Guru Grading
by Larry "Guru" Tipton


In an effort to standardize OBC grading procedures, I have been asked to post my Condition Guide. Dealers are hereby warned that reading any further is likely to cause stomach pains.

Mint (MT): The front of a Mint baseball card will include most of the original paper. Normal "in the shirt pocket" creases are allowed, as are thumb tack and staple holes. You should also be able to read most on the back of the card. The only writing allowed on a Mint baseball card is scratching off the old team name and inking in the new team. I have received numerous e-mails asking about "gloss" and "centering". Since I do not know what these are I cannot comment on it. Any Mickey Mantle card grades Mint. Early 1900 tobacco cards can never grade lower than Mint.

Near Mint (NM): A Near Mint baseball card will at first appear to be perfect, but upon closer inspection some minor flaws may be discovered. For example, your favorite Milwaukee Braves pitcher is Joe Jay, but you can never pull a Joe Jay from a pack. You have seven cards of Braves pitcher Don McMahon, so you carefully cross out Don McMahons name and replace it with Joe Jay. It goes without saying in this example you would also have to thicken up Don McMahons eyebrows a little too. When examined closely, staple holes may actually be nail holes which would downgrade a Mint card to NM.

Excellent (EX): An excellent condition baseball card should have at least three corners. Hole punched cards and cards with BB holes will normally not grade above EX. Any kind of writing is allowed on cards in excellent condition. Added nasal hair, arrows through the players head, black eyes, and blacked out teeth are certainly allowed. I have a 1958 Topps #5 Willie Mays with a penciled in goatee, blacked out teeth, and a large chip out of Willies left nostril. When the dealer told me he would take five dollars for the card I replied "Excellent Dealer Dude!" Bicycle spoke creases are allowed on EX cards, and any stain from any source are allowed on EX condition cards. To read my award winning dissertation entitled "Baseball Cards and Stains Accomplished By Ten Year Olds" click (http://www.tenyearold.stain/ballcards.htm).  ANY BROOKLYN DODGER CARD CAN NEVER GRADE BELOW EXCELLENT!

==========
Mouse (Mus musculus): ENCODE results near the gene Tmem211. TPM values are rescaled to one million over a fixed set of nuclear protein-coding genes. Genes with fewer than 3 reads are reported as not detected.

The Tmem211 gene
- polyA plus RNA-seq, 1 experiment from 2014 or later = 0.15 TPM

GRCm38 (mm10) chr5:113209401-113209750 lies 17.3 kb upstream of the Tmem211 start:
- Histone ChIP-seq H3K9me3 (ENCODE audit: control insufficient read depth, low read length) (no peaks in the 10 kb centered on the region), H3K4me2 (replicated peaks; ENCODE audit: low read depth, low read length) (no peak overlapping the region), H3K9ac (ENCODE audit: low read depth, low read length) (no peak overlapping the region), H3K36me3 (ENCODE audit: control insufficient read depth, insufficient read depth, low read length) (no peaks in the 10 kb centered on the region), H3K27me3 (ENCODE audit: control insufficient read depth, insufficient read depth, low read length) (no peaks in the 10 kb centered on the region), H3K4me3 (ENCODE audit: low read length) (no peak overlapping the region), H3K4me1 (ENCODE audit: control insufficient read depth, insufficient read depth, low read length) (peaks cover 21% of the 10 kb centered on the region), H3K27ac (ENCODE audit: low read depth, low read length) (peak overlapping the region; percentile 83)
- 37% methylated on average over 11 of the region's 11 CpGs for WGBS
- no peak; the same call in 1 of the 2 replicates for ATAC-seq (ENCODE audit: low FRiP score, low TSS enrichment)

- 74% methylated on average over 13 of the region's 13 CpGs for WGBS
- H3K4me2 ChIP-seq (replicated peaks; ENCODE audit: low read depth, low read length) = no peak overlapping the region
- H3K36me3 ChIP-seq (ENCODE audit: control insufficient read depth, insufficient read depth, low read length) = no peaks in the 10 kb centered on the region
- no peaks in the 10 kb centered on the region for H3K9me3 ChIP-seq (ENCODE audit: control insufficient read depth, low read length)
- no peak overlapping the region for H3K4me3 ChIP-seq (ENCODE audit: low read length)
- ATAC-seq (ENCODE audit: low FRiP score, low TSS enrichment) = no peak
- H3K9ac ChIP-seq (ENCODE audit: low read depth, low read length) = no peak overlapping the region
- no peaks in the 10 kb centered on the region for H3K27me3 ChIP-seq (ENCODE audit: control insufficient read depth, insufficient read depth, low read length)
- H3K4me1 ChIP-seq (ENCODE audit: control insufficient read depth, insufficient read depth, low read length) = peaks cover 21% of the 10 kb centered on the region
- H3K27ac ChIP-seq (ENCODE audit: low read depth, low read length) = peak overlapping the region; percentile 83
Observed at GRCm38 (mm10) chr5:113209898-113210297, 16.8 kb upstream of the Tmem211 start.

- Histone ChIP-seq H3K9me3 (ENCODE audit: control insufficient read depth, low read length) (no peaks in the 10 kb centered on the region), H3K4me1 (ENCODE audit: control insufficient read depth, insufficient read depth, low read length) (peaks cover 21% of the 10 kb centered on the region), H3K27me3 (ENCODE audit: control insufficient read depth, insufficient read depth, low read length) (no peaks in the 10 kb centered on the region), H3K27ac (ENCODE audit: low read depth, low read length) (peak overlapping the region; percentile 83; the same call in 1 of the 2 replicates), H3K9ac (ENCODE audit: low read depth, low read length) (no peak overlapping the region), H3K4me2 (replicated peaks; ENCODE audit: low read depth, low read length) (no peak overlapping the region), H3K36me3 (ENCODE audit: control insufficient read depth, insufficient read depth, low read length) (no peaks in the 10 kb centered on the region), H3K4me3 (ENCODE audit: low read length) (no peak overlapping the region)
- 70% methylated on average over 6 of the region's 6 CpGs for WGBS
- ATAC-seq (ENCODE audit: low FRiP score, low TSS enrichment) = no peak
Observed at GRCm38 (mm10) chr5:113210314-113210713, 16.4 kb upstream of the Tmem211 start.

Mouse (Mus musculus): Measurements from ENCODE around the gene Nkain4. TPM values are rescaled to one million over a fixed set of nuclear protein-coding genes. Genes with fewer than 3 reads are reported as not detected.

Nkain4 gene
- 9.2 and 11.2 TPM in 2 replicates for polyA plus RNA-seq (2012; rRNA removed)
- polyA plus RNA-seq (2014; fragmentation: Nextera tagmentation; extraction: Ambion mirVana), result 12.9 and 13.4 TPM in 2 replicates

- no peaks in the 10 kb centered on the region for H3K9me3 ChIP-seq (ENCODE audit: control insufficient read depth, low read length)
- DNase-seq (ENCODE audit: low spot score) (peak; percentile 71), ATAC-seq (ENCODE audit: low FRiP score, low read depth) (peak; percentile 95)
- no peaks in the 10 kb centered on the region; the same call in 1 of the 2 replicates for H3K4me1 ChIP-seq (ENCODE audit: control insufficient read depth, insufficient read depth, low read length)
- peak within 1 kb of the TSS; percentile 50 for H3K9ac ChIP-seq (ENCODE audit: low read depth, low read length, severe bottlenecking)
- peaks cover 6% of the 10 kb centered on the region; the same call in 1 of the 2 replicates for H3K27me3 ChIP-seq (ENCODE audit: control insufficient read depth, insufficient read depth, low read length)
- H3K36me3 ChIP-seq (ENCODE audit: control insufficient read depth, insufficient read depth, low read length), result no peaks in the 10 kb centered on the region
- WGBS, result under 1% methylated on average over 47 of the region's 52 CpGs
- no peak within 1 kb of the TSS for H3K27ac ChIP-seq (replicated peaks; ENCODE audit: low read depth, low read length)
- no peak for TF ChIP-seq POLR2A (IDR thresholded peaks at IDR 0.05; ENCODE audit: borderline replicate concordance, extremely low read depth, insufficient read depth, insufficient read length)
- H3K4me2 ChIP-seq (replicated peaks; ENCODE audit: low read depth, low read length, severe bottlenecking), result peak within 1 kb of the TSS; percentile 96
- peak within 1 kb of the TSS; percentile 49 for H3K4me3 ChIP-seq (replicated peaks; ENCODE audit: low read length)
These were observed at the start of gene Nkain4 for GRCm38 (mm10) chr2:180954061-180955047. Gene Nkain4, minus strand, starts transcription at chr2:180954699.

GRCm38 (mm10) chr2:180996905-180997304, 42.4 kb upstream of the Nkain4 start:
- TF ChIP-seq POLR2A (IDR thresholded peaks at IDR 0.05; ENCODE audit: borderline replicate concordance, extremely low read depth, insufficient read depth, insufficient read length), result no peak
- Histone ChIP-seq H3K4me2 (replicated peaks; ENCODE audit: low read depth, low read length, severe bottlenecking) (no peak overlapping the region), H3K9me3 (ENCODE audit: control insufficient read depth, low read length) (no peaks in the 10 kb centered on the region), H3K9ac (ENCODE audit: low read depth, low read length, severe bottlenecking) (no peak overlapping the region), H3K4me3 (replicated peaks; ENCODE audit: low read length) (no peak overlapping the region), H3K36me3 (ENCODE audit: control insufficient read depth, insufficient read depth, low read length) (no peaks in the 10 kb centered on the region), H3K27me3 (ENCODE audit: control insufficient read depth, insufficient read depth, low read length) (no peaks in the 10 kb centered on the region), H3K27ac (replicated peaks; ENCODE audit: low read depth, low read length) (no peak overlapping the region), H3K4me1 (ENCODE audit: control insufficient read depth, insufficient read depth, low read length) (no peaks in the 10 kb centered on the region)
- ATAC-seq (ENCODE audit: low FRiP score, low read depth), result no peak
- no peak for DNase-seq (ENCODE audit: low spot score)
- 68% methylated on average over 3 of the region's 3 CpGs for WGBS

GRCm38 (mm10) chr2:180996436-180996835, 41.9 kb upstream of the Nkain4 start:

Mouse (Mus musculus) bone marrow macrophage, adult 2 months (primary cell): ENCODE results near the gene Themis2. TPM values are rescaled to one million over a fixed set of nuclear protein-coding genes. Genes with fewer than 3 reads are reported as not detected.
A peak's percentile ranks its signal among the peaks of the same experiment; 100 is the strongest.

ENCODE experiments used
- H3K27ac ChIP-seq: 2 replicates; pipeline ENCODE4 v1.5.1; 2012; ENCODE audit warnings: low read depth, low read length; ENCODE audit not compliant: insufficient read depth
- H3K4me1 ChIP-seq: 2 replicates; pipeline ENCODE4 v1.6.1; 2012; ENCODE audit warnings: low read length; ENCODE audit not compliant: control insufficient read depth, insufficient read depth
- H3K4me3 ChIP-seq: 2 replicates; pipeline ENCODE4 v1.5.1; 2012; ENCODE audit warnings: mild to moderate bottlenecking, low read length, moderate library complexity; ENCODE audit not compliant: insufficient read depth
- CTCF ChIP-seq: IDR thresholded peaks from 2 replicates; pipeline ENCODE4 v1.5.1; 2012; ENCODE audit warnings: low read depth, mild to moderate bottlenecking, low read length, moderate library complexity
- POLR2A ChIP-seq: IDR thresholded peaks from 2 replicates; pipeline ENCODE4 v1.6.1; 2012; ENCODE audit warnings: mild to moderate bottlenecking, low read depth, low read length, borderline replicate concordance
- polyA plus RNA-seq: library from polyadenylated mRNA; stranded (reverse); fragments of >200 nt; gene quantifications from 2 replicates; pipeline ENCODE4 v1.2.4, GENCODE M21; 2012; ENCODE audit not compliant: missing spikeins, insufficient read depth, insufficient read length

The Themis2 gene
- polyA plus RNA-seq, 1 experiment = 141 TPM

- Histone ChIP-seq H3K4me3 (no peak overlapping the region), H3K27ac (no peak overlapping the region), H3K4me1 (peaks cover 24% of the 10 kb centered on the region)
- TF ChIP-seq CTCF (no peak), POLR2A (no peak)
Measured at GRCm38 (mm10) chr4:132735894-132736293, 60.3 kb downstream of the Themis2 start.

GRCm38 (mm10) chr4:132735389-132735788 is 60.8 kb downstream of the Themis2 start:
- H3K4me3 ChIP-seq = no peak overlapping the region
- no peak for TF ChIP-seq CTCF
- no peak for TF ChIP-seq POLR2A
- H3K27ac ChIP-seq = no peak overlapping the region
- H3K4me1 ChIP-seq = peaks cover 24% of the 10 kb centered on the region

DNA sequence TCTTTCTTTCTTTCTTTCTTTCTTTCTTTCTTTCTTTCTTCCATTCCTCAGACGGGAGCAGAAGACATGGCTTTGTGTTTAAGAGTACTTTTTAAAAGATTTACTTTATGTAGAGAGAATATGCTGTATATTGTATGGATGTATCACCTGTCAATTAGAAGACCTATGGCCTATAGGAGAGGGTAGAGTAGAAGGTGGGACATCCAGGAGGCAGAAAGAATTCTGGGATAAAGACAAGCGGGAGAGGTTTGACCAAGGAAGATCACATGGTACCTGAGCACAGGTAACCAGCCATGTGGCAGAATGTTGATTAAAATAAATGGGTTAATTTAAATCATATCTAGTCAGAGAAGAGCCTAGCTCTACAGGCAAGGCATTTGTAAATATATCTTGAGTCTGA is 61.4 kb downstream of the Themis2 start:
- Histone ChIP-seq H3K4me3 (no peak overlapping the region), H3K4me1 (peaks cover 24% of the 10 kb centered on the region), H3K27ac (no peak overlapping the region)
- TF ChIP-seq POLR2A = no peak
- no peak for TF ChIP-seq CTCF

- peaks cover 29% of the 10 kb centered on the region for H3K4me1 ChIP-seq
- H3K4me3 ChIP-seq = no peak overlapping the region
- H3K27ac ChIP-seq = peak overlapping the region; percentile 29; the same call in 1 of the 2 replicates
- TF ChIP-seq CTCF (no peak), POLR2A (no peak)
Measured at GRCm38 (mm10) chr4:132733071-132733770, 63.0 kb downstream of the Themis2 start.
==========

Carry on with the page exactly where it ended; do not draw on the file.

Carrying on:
Very Good (VG): If less than 10% of the card has been burned up, this would classify as a VG card. Cards that have been cut in two and taped back together normally grade VG. EXCEPTION: 1941 Double Play Cards that have been cut in two. If both sides have been taped, stapled, or glued back together, these normally grade NM. If only half of the card remains, it grades VG. Remember your least favorite card when you were a kid? Somebody like Frank Zupo? You take your Frank Zupo card and lay it down face first in the street and then get on your bike and get going real fast. Just before your rear tire runs over your Frank Zupo, hit the brakes! You could drag that Frank Zupo card ten feet if you timed it right! Mouse damaged cards normally grade VG, however, cat damaged cards (if you know what I mean) normally grade a lot lower than VG.

Good (G): Good condition cards can be bent, cut, hole punched, taped, stapled, wrote on, eraser damaged, torn, ripped, scuffed, stained, creased, chipped, chewed, and glued. VG cards could have been used for target practice, dunked in the toilet, set on fire and dropped from your upstairs bedroom, used to mix model airplane paint, and definitely thrown at your sister. No matter WHAT a card looks like, if you need it for your collection, it looks GOOD to you!